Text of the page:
Production Management

Classification of Products and Its Importance

The imam and characteristics of the product affect to a large extent the marketing programme of the firm. Hence, the marketing executives should know their product very well. The products are broadly divided into two categories : Consumer goods and industrial goods. Consumer goods are again sub-divided into convenience goods, shopping goods and specialty goods.

Consumer Goods

“Consumer goods are the very products destined for the use by ultimate consumers or households and in such form that they can be used without commercial processing,” such as houses, automobiles, furniture, appliances, cigarettes, ice creams, shoes, and toys. However, many consumer goods may also be sold as industrial or government goods, depending on whether the final user will be a household, an industrial firm or a government agency.

Types of Consumer Goods:

Consumer goods are of three types : (1) Convenience Goods,(2) Shopping Goods, (3) Specialty Goods.

(1) Convenience Goods- Convenience goods are those “which the the mini customer usually purchases frequently, immediately, and with minimum of effort in comparison to buying,” such as cigarettes, newspapers, candy and many food products.

(2) Shopping Goods— Shopping goods are those “which the customer in the process of selection and purchase characteristically compares on such bases as suitability, quality, price and style,” such as furniture, shoes, major appliances and ready-made garments with unique characteristics.

(3) Specialty Goods—Specially goods are those characteristics and/or brand specification for which a significant group of buyers are habitually willing to make a special purchase efforts”, such as specific brands of fancy goods, cameras, men’s suits and new automobiles. The consumer goods industry is the most useful model for the exposition of marketing theory and is the richest in marketing experience.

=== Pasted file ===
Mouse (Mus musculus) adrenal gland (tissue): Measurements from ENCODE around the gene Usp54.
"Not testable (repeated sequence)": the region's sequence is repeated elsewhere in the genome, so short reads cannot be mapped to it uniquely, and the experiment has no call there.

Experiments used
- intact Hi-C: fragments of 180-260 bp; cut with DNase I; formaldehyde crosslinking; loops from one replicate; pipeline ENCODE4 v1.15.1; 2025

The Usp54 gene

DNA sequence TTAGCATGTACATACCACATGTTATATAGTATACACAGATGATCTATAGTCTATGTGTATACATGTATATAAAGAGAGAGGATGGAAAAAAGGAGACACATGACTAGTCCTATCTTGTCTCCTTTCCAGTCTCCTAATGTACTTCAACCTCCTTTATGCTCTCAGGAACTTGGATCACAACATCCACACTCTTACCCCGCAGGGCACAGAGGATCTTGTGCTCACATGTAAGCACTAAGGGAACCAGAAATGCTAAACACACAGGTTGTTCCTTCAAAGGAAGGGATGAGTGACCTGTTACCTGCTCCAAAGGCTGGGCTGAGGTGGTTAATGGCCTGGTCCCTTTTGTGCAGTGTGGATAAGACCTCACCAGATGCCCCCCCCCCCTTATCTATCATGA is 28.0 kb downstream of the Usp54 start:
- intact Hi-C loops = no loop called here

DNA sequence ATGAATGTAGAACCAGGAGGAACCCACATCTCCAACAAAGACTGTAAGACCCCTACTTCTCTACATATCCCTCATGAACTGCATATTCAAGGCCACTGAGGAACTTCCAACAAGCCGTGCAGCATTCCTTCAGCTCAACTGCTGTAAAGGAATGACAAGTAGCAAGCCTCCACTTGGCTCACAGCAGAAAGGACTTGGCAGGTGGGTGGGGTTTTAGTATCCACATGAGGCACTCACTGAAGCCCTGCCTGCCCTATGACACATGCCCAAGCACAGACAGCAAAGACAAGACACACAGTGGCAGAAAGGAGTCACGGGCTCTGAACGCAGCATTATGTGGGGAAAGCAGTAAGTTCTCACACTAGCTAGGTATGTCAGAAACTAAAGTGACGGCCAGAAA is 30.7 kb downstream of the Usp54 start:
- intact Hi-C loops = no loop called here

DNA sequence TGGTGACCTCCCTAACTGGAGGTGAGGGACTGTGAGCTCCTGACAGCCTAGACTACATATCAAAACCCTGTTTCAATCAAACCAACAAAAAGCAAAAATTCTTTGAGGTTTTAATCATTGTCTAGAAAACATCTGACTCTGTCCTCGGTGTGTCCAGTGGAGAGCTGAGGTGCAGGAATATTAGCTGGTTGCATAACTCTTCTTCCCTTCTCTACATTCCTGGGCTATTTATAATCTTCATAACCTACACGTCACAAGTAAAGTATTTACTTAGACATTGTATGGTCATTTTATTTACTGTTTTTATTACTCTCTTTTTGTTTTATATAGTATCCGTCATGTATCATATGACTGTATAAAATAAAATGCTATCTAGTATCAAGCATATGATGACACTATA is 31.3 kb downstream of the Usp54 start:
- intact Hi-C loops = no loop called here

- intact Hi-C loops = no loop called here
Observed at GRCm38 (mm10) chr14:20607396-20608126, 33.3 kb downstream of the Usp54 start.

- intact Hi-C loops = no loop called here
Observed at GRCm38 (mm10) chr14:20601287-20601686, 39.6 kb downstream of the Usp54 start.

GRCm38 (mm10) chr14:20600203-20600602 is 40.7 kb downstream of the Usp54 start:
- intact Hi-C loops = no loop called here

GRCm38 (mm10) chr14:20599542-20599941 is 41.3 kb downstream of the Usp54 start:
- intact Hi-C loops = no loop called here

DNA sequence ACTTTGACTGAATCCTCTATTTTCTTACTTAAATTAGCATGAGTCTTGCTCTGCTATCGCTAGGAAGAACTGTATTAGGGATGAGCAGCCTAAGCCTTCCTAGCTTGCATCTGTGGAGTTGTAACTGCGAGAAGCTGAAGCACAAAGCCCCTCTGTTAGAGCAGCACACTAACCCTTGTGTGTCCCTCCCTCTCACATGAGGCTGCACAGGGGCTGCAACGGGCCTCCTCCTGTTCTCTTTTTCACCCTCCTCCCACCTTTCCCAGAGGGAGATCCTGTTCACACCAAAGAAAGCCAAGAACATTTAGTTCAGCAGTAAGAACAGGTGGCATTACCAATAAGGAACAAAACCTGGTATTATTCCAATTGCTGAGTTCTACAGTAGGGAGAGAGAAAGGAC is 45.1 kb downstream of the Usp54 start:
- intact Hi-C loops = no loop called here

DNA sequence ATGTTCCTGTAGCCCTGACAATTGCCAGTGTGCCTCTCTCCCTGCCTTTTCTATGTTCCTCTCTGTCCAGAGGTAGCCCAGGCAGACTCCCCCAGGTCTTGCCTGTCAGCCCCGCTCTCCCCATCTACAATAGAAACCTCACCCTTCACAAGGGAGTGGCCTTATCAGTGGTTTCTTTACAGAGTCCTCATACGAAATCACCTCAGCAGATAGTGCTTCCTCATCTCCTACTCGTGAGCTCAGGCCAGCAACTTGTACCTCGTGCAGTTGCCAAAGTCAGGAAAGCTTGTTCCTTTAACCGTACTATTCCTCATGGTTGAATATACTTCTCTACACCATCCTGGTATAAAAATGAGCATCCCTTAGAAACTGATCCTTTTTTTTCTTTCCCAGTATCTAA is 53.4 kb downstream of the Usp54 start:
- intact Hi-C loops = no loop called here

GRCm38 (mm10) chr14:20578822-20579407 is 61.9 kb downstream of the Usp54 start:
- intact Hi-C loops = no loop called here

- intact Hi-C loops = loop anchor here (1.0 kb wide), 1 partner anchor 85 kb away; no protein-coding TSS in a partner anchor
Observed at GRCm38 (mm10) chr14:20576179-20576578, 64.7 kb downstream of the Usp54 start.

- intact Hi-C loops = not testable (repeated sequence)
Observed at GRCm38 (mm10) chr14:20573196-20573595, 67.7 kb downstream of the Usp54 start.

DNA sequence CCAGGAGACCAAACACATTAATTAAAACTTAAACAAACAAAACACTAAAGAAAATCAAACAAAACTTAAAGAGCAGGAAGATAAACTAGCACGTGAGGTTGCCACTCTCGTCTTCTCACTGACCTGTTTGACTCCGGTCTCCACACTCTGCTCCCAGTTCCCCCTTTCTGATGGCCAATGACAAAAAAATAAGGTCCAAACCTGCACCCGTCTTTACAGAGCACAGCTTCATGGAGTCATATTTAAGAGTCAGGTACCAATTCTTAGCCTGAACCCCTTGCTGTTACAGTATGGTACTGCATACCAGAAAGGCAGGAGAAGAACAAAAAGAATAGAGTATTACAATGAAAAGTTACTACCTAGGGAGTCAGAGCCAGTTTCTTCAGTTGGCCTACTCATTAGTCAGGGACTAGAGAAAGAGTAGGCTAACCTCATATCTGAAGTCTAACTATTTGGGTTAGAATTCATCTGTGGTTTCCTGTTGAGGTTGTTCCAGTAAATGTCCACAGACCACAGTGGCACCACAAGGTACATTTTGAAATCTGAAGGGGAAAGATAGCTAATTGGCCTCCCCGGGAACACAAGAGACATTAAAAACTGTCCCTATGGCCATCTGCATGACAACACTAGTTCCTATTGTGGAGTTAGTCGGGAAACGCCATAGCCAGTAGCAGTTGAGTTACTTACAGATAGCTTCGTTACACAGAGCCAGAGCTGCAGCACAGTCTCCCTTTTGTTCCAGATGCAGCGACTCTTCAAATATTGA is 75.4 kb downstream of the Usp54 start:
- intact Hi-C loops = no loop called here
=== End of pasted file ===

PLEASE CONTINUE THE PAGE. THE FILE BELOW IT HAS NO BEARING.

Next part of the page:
Marketers have more freedom than any other industry to manipulate the five basic marketing tools—pricing, product determination and mix, distribution, promotion and marketing research. Marketing management dominates more firms and commands a greater portion of available resources. Product variation is more common in the consumer goods field than in other areas. The number of products and brands is the greatest here, as is the morality rate.

This phenomenon is caused by two factors:

(a) The consumer does not define his preferences until after he is confronted with the product. If it is well received, the manufacturers know they have made a correct production decision. If the consumer rejects the item, they know that their decision was wrong, but the information comes too late to prevent a loss by the firm. This is a major reason for the emergence of marketing research.

(b) The case of entry in many consumer-product lines, particularly where there is a mass market, attracts many marginal and usually short-lived producers, large numbers of whom base their hopes for success on a single product or product variation that they will attract a substantial number of buyers. The majority of these ventures end in disaster.

Industrial Goods

Industrial goods are goods which are destined to be sold primarily for producing other goods or rendering services as contrasted with goods destined to be sold primarily to the ultimate consumer. Raw materials, machine tools, fertilizers, computers, maintenance supplies, and semi-finished products are broad examples of industrial products. Some goods have common features of being consumer goods as well as industrial goods, such as tyres. Tyres when sold to motor vehicle company are by our classification, industrial goads but when sold to an owner of a private car become consumer goods.

Price is an important competitive instrument in the industrial goods sector specially where product characteristics are clearly specified by the buyer. Product variation is important in segments of industrial goods industries where technology is rapidly changing. Distribution channels vary in industrial goods industries, although the actual networks are generally simpler than in the consumer goods or service industries.

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